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The Low Doc program can be used for loan requests under $100,000.
As with other guaranteed loans, the borrower works with his bank
in formulating the loan request, with the bank actually submitting
the request to the SBA. The stated objective of the Low Doc program
is to put the emphasis on the borrower’s character, credit history
and projected cash flow, with less significance placed on percentage
of equity and collateral.

"The SBA has made it easier than ever before to get smaller
loans," says Stamler. "This program is new, but it’s
already proven to be extremely popular both with small businesses
and banks."

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Stamler’s point is well-supported. The Low Doc program went national
in July 1994, and in fiscal 1996, the SBA processed 20,728 Low
Doc applications, representing 45 percent of the SBA’s total loan
volume for the year.

The documentation requirements are far more manageable than those
imposed for a standard SBA guaranteed-loan request, which typically
involves the completion of 10 or more forms and/or narrative summaries
from the borrower. For a loan of $50,000 or less, the SBA requires
only a completed one-page application form; for a loan amount
of $50,000 to $100,000, the SBA requires a completed one-page
application form, copies of income-tax returns – Schedule Cs or
the front page of the corporate return – for the last three years
(if applicable), personal financial statements from all 20 percent
or more stockholders, and a brief internal loan report prepared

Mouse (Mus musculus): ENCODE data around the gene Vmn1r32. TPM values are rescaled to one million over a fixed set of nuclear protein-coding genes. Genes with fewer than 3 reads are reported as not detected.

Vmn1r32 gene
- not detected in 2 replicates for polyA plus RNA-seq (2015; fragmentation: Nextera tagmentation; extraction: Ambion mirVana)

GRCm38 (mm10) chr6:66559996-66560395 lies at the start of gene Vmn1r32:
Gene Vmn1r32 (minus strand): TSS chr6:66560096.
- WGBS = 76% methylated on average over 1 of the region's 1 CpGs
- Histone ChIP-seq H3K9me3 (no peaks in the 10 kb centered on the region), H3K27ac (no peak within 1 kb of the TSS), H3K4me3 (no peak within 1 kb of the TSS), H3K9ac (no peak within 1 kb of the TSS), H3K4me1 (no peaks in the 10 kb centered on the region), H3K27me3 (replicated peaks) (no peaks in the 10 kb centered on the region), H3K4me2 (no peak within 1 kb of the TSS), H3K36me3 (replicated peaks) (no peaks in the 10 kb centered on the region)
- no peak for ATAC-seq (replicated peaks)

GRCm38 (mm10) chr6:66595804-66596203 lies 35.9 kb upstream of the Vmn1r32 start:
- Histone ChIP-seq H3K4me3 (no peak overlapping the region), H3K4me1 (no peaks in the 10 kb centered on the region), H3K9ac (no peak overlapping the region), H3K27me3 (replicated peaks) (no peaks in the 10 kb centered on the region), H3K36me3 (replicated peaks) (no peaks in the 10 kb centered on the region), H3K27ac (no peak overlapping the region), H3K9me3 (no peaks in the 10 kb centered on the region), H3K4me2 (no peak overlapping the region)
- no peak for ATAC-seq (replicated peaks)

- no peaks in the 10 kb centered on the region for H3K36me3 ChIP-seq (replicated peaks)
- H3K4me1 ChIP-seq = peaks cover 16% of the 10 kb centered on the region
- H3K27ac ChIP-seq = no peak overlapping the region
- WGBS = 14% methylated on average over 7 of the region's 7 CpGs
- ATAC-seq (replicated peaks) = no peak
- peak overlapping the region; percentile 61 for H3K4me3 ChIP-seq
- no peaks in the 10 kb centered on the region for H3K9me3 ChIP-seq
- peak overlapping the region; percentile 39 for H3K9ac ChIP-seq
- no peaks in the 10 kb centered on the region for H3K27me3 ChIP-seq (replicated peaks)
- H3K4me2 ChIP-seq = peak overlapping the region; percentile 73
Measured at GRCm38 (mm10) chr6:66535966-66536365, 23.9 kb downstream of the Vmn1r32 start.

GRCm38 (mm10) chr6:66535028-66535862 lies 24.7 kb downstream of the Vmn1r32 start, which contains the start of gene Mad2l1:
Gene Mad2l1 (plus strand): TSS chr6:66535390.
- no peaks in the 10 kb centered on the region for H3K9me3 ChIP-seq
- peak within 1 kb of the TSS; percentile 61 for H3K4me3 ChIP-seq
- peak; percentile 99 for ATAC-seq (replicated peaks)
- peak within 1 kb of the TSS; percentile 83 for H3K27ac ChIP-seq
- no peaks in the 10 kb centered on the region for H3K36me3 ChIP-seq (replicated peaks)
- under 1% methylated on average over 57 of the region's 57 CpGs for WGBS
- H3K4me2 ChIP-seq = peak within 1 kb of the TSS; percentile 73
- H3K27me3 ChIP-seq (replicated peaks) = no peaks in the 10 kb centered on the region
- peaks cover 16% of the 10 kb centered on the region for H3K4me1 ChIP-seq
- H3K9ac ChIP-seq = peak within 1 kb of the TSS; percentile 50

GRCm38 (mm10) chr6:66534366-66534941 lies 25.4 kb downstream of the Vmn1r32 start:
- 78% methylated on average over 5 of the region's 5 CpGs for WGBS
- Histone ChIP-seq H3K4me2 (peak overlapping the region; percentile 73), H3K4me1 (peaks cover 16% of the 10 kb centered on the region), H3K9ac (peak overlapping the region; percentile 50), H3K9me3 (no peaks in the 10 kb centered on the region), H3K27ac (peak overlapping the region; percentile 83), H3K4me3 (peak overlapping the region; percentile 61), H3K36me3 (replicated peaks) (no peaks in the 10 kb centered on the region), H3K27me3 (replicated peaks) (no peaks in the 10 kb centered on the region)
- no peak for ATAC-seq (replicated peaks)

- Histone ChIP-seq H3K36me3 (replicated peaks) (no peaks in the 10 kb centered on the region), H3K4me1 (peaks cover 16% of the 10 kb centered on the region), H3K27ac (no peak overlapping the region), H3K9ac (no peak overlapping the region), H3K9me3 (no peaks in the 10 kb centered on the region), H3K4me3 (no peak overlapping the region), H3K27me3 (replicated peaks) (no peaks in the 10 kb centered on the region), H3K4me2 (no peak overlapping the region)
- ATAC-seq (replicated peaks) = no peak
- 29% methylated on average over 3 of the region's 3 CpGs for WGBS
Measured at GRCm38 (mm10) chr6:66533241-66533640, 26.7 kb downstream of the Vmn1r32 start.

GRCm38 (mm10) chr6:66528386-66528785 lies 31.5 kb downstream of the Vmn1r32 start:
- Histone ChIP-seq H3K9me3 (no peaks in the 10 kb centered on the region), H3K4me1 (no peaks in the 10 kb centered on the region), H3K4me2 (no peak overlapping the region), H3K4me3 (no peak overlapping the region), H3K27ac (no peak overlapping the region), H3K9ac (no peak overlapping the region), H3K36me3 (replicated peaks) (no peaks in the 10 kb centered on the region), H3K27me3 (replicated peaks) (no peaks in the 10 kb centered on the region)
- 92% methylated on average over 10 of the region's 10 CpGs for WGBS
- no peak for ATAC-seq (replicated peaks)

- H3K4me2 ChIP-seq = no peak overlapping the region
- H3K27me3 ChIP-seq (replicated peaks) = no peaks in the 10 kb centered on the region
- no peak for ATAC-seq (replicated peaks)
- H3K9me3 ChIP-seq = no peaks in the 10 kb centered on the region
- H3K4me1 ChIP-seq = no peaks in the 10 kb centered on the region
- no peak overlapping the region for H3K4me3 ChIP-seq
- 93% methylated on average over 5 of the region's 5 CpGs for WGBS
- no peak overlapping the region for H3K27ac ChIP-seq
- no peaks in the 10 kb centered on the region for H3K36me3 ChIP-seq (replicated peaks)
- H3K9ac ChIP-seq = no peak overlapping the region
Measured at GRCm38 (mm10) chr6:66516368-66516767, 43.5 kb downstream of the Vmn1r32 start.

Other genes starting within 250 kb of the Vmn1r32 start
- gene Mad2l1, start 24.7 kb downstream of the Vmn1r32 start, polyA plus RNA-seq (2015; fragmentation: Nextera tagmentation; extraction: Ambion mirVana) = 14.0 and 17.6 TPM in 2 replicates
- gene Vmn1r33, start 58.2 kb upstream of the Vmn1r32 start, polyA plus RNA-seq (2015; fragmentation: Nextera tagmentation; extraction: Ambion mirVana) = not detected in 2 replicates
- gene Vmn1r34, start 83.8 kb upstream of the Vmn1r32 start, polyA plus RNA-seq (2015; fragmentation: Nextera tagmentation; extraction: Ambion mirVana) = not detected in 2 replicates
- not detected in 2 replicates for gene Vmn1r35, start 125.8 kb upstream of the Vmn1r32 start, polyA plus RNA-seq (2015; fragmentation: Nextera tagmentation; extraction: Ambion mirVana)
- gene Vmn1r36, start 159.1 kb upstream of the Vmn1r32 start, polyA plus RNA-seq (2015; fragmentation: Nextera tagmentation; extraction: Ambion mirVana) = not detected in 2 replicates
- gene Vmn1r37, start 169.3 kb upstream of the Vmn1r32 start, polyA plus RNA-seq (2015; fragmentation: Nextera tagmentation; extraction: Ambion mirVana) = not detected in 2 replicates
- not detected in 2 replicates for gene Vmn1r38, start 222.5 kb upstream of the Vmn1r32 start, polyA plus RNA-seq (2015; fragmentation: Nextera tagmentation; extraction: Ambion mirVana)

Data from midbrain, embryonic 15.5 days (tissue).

by the lender.

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Start-ups are eligible for Low Doc loans, as are existing small
businesses. For an existing business to be eligible, it must employ
fewer than 100 employees and have average annual sales for the
preceding three years of less than $5 million. The restrictions
for maximum interest rates, terms and uses of loan proceeds are
the same in the Low Doc program as for the standard guaranteed-loan
program. And the guarantee fee is only 2 percent, which is lower
than those imposed for larger SBA guaranteed loans (outlined earlier).

Women’s Prequalification Loan Program

Another relatively new loan program for the SBA is the Women’s
Prequalification Loan Program, which recently became available
to every SBA district in the United States. "The SBA seeks
to improve on the number of loans to women-owned businesses,"
says Stamler, in response to why this program was started.

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According to SBA literature, this program "allows a woman-owned
business owner to receive prequalification from the SBA for a
loan guarantee before going to a bank."

The key word here is before.

The women’s loan program is the only SBA guaranteed-loan initiative
that allows the borrower to go directly to the SBA for approval.
The bank becomes involved only after the SBA has signed off. This
is a big advantage because a bank is more likely to consider a
request for a new or young body shop that’s already been approved
with an SBA

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guarantee.